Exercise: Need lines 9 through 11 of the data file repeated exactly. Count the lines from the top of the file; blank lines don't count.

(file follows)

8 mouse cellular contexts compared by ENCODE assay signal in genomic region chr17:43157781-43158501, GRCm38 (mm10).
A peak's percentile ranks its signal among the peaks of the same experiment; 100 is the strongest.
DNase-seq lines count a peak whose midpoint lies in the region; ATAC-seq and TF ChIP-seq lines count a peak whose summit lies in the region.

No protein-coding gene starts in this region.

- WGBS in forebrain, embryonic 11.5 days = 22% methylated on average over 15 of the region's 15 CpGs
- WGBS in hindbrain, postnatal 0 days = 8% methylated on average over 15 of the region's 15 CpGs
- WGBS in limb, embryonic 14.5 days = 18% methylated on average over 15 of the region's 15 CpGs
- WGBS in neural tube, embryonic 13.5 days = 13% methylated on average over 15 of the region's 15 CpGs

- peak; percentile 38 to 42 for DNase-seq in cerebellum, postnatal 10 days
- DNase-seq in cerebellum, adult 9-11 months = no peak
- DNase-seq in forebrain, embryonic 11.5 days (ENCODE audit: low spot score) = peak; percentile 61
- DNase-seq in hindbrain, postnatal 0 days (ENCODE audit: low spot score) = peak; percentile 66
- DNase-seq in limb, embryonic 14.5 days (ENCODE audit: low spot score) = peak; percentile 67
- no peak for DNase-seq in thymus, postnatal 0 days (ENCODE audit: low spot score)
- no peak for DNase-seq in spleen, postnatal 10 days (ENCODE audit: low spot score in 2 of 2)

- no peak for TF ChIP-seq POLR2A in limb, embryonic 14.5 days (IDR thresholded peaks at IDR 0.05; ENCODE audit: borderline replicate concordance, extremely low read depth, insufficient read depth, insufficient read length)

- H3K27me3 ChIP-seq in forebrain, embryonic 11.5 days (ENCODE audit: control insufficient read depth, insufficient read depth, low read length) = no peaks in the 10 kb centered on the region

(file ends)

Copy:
- peak; percentile 38 to 42 for DNase-seq in cerebellum, postnatal 10 days
- DNase-seq in cerebellum, adult 9-11 months = no peak
- DNase-seq in forebrain, embryonic 11.5 days (ENCODE audit: low spot score) = peak; percentile 61